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Broncos safety Rahim Moore is back and ready to make an impact

Denver Broncos safety Rahim Moore suffered compartment syndrome during a game in November
Rahim Moore thinks he's on track to become an elite NFL safety
Moore connected with Broncos fan who suffered same rare ailment

A rare ailment nearly cost Rahim Moore his left leg during the last NFL season.

So the Denver Broncos safety understood the urgency this month when he got a nighttime call from a team official. The family of a man with the same affliction, compartment syndrome, had reached out to him for words of encouragement.

Eager to help, Moore stunned the family by walking into the hospital half an hour later.

"Everybody was blown away when Rahim walked in," said Kim Winterfield, the aunt of Tyson Goulding, 35, a Denver man who suffered compartment syndrome during a 10K race and, like Moore, nearly lost his leg. "The compassion, the talking, the getting to the hospital in no time was unbelievable... We're just ordinary people."

For Moore, a former UCLA standout drafted in the second round by Denver in 2011, simply walking through those hospital doors brought back a flood of feelings from last November, when his career — and his life — dangled in the balance.

"It brought back memories," he said in a phone interview. "It was about 4 or 5 [in the morning] when I came in, and I remember my doctor told me, 'Rahim, if we'd waited until later in the morning, we'd have to amputate your leg. If you'd have waited until noon, you'd have passed away.' I couldn't believe it."

Acute compartment syndrome occurs when a muscle swells to a point that there is no more room to expand. Muscle compartments are closed and covered by an envelope of tough and relatively inelastic tissue. If there's enough bleeding or swelling in a muscle compartment, the pressure rises and potentially causes nerve damage. As blood backs up, the flow is cut off and the surrounding area is starved of nourishment. Eventually, cells begin to die as do the affected muscles.

"You have a matter of hours to act," said Dr. Neal ElAttrache, a sports medicine surgeon who did not operate on Moore but has treated the condition on rare occasions. "Generally speaking, you have six to eight hours until there's irreversible damage."

Moore suffered the syndrome during a Sunday night victory over Kansas City on Nov. 17, even though he hadn't sustained a traumatic leg injury. He felt fine when he woke up that day, but noticed a strange tingling in his lower left leg during warmups, a sensation that intensified during the early part of the game and eventually forced him to the bench in the second quarter.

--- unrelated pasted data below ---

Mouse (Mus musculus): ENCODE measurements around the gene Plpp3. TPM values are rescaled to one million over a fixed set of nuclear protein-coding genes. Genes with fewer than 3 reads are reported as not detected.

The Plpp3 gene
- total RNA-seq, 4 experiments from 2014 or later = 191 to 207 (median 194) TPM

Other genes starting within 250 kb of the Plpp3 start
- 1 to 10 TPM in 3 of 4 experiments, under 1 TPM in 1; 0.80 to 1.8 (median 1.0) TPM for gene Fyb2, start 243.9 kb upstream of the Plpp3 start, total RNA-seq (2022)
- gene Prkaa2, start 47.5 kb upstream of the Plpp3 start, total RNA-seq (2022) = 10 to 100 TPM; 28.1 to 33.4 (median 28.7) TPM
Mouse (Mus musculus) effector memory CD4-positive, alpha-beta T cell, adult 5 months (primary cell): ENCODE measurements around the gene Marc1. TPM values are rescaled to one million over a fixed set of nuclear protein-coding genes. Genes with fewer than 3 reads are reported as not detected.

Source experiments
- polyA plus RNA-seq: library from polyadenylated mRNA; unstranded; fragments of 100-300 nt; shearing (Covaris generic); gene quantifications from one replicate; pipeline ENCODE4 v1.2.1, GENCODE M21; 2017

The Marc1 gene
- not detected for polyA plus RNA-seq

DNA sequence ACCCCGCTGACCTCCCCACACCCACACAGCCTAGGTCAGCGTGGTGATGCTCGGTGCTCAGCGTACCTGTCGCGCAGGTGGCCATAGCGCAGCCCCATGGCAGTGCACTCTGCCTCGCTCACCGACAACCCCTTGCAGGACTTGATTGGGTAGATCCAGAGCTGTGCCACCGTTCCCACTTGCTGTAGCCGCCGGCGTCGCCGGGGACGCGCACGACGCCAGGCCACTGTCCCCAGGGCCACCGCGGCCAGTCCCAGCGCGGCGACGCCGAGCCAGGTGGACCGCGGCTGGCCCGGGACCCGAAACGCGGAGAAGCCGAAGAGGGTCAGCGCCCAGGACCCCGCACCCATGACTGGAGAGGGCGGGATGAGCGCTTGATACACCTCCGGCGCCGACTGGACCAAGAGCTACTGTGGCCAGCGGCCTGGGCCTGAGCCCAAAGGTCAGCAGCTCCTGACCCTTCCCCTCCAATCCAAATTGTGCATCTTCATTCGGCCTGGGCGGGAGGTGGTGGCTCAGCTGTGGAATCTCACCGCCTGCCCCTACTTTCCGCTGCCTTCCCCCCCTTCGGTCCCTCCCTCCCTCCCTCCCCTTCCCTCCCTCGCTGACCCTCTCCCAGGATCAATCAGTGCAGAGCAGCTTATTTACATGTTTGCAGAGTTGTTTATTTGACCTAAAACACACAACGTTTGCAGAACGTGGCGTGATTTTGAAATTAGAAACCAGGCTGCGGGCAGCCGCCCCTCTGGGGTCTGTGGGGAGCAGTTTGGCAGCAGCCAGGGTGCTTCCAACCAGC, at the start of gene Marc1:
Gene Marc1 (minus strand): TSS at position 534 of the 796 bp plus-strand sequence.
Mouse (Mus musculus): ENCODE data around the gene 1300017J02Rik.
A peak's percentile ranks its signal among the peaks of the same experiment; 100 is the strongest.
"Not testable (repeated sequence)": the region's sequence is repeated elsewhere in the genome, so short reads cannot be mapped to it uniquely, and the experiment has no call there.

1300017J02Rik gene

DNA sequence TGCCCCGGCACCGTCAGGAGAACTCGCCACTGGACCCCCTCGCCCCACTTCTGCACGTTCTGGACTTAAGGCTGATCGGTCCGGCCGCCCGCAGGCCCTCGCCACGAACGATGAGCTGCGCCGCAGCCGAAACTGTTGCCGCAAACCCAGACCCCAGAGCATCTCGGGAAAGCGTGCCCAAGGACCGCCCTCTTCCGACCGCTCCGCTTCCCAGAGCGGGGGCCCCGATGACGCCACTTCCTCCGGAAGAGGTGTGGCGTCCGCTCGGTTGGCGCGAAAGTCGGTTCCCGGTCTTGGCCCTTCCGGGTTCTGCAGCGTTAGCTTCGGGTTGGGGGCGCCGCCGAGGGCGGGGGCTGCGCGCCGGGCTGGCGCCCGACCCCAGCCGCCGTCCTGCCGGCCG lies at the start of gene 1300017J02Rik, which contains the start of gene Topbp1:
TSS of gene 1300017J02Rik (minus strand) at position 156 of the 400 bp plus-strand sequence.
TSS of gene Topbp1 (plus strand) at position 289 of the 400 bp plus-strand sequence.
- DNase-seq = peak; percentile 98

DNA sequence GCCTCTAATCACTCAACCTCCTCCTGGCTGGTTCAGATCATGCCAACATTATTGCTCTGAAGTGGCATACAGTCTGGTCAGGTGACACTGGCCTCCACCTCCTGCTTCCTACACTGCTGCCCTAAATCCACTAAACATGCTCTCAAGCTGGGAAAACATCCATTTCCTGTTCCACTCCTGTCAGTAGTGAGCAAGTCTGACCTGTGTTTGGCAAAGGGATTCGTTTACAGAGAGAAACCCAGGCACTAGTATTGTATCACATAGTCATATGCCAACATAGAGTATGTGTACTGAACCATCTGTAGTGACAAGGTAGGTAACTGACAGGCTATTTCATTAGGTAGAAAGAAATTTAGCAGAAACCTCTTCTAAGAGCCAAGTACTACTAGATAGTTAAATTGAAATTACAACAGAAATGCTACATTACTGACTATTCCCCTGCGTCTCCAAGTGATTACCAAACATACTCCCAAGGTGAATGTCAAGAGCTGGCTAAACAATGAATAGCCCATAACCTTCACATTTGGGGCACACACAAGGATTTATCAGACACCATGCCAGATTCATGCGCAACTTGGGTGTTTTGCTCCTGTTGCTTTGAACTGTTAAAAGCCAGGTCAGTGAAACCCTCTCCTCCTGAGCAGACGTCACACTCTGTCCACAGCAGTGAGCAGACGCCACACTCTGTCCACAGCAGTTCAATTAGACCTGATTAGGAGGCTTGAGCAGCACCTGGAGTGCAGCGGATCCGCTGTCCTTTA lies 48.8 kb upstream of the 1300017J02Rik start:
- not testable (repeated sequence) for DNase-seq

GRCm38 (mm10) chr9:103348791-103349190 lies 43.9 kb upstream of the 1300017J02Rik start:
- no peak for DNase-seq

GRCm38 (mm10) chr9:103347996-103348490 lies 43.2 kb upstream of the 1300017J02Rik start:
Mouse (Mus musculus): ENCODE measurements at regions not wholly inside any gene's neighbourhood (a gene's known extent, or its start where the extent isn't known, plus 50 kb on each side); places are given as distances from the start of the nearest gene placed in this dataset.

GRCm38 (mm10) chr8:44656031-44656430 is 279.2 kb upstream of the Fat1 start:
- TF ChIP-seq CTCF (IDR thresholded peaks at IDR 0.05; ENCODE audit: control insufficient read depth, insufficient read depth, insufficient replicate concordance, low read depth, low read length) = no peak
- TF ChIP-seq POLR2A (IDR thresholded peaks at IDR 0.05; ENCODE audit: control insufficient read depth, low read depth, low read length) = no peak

"I felt like I had a little baby leg," he said. "It was like a weakness, a sense that my leg was dying on me. My first series I did OK. Second series was good. By the third or fourth series, my leg started giving out on me. I was like, 'Lord, why is this happening to me?'"

There was pain, and eventually a troubling numbness.

"I couldn't feel my toes or anything," he said. "You know how your leg falls asleep and you can't feel anything because it's numb? Imagine that, but 10 times worse."

The pain returned with a vengeance that night, and Moore's girlfriend drove him to Sky Ridge Medical Center. There, a doctor inserted a needle into his leg to test the pressure. The situation was urgent. Moore was in surgery minutes later.

Now, fully recovered, Moore barely notices the 13-inch scar that runs down the outside of his left calf. He has to twist his leg to see it.

"Honestly, I really don't even look at it that much," he said. "My mind is off it now. It's not like you can see it that easy, not like looking at my hand or something."

Months of intensive rehabilitation have returned him to where he was when the injury occurred, and beyond. He thinks he's on the verge of a breakout season, on track to become an elite safety.

"Not to sound braggadocios," he said, "but my range has improved, my tackling skills have improved, my knowledge of the game and my fundamentals have improved… The way I'm flying around, I'm not getting from Point A to Point B, I'm getting from Point A to Point D."

He was certainly speedy in getting to the hospital to visit Goulding, a devoted Broncos fan who suffered compartment syndrome, lost a major leg muscle and since has undergone five surgeries.

"I prayed with him and told him some of the things I did," Moore said. "I told him the great thing about it is, no matter what the circumstances are, you're living. I told him to keep in touch with me. I want to bless him and his family to come to a couple games, so he can see how I overcame my obstacles and show him that he can do the same."

Goulding's aunt is amazed by Moore's compassion. She had called a Denver TV station, which put her in touch with Patrick Smyth, the Broncos' director of media relations. Smyth immediately contacted Moore at about 9:45 on a weeknight, and Moore was at the hospital minutes later.

"By 10:10, Rahim met my niece at the hospital, formed a prayer circle, and he said, 'You're going to come out stronger on the other side,'" Winterfield said. "Those words still stick with Tyson."

Copyright © 2014, Los Angeles Times
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